Students in a lecture

We host an exciting and engaging research seminar programme throughout the year.  Research seminars provide the opportunity to hear about cutting edge research from across a wide range of topics and our seminars are open to all.

Professor Raffaella Ocone (Heriot Watt University) 

The Rheology of Granular Materials: A Multiscale Approach

20 January 2021 11.30pm - 12.30pm 

Link for event 


OBE FRSE FREng is Professor of Chemical Engineering at Heriot-Watt University and a Fellow of the Royal Academy of Engineering. In 2006 she was awarded the title Cavaliere of the Order of Merit of the Italian Republic and in the 2019 New Year Honours she was appointed OBE. Further information.  


Granular materials exhibit a broad range of intricate dynamic behaviours. In the chemical and process industries, where those materials are widely handled and produced, studying their hydrodynamics is of critical importance. Indeed, understanding how internal (e.g., particles size and shape) and external (e.g., applied stresses, moisture content) physical properties impact on the flow behaviour of solid particles helps industrial practitioners handle and produce particulates in an efficient and less costly way. 

The talk will explore the challenges that the dynamic behaviour of dry and wet granular materials poses and discusses the most recent experimental and modelling studies undertaken at Heriot-Watt University. Those studies aim at elucidating the rheological behaviour of aerated granular materials by employing a commercial instrument, the Freeman FT4 Powder Rheometer, which is modified to generate Couette flow. We call the modified instrument the “Aerated Bed Virtual Couette Rheometer” (AB-VCR) and its development is presented. The AB-VCR is employed in both non-aerated and aerated modes to determine the rheology of monodispersed spherical glass beads with and without moisture. Systematic measurements of the stresses which develop within the granular medium are presented and a rheological law is proposed. The validity of such a constitutive law is tested and discussed.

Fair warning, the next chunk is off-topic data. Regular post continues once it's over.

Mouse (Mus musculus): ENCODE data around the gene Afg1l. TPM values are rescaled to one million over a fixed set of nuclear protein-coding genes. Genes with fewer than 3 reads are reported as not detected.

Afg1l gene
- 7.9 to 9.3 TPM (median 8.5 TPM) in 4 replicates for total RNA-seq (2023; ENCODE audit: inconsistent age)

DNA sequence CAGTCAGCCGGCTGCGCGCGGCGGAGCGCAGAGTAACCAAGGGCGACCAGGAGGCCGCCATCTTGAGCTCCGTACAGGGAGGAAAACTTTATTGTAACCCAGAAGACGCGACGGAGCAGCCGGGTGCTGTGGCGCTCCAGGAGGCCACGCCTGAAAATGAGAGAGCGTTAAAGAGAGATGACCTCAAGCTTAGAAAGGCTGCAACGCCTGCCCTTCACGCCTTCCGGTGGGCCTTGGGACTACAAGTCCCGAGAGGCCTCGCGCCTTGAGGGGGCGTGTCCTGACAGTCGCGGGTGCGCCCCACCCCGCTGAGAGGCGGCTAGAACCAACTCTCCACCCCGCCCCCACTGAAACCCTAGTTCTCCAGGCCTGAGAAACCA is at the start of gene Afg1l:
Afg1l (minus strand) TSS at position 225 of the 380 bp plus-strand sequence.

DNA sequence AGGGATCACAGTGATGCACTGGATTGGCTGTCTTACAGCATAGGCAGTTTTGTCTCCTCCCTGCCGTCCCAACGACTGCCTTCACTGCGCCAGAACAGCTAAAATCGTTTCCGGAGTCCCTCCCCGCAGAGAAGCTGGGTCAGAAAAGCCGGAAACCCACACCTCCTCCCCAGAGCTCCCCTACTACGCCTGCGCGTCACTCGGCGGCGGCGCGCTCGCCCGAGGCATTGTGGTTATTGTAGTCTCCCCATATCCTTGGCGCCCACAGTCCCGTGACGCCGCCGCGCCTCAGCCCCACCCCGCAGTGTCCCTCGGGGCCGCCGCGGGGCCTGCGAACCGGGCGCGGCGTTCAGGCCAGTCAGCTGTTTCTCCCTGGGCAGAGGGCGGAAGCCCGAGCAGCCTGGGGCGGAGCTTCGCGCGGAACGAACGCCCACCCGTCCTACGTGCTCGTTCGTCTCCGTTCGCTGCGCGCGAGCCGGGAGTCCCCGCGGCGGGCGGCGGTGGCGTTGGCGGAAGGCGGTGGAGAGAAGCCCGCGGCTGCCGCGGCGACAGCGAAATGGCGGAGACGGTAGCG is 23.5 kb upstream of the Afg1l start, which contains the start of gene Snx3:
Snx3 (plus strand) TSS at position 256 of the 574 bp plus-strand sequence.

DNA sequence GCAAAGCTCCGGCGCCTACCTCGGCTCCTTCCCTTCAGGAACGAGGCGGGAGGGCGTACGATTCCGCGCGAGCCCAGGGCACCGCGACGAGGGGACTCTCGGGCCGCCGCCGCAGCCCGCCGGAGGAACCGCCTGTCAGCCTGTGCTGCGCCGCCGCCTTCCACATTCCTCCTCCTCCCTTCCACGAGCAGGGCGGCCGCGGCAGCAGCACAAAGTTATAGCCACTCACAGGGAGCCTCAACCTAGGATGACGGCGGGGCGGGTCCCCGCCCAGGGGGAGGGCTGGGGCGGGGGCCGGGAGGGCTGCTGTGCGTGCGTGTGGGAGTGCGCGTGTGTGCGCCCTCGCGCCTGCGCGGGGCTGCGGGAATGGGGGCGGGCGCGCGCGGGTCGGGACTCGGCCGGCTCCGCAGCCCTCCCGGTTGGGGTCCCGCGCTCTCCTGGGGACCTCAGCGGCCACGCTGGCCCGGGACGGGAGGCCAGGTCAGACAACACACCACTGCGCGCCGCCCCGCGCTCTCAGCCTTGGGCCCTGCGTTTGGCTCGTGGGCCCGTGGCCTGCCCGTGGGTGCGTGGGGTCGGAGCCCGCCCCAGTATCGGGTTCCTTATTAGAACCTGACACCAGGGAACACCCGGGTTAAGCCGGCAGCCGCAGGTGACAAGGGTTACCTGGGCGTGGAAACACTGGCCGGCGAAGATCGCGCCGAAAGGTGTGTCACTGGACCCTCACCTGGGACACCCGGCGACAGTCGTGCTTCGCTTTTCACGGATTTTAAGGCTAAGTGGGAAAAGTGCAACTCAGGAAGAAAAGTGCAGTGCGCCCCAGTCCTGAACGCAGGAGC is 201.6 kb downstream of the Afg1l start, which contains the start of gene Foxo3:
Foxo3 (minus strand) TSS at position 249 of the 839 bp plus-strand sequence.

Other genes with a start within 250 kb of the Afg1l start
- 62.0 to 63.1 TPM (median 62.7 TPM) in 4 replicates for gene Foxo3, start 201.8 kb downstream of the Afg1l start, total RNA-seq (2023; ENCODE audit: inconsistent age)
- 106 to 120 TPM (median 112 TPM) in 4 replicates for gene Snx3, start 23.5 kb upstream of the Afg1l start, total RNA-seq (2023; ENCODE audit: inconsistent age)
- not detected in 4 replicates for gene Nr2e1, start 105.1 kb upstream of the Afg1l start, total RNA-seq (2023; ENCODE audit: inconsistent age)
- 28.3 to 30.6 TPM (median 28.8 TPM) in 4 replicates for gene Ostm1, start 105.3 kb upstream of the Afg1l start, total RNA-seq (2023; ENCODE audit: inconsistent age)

Professor Mike Bradley (University of Greenwich)

Powder Behaviour Critical Points in High Value Manufacturing – The Good, the Bad and the Questionable?

12 February 2021 12.00pm - 1.00pm 

Link for event 


Mike Bradley is Professor in Particle and Bulk Technology, Director of the Wolfson Centre for Bulk Solids Handling Technology and Head of the Greenwich Manufacturing Group at the University of Greenwich. He was awarded both his honours degree and PHD from Thames Polytechnic (now the University of Greenwich) and, as manager/director, provides technical leadership in all aspects of bulk solids handling. His particular areas of interest lie in pneumatic conveying, design of hoppers and silos, dust control, plant integration and maintenance of product quality. He is Chair of Solids Handling and Processing Association (SHAPA), and a member of Materials Handling Engineers Association (MHEA) and of the Institution of Mechanical Engineers Bulk Materials Handling Committee (IMechE).  He was awarded a professorship in 2006 and the directorship in 2008.


Powders lie at the heart of many Additive and other High Value Manufacturing processes, and the behaviour of these powders is critical to quality, productivity and feasibility of manufacturing.  Much research has been done into the behaviour of powders historically, and yet the communities in AM and HVM appear to be working as if in a vacuum, trying to re-invent the wheel, aided and abetted by equipment manufacturers who have a vested interest in putting out new, patented “solutions” to problems, many of which are based on guesswork and questionable science.  Notwithstanding the lack of application of existing knowledge, there are many areas of powder behaviour which have not been sufficiently well researched, yet are known to create traps for the unwary – or even the cautious.  This presentation will aim to give a short tour of the key powder behaviour issues that impinge on HVM operations, the opportunities for HVM to better exploit known powder science, and the burning questions that we need research to address.

Dr Chaitanya Khare

Continuous Improvement Leader from Dow Chemical Company

Friday 12 March 2021 12.00pm -1.00pm

Link for event 


Chaitanya Khare is the Continuous Improvement Leader in Dow’s Ethylene Envelope. Chaitanya joined Dow in March 2007 and has helped make sustainable advancements for the reporting in the Capital Projects area. During Chaitanya's time at Dow he has been instrumental in the widespread adoption of Focus EMI at Dow and has led key Focus EMI implementation projects. Chaitanya developed and led the Hydrocarbons Focus EMI project team for Manufacturing Analytics and actively leveraged his learnings to other projects.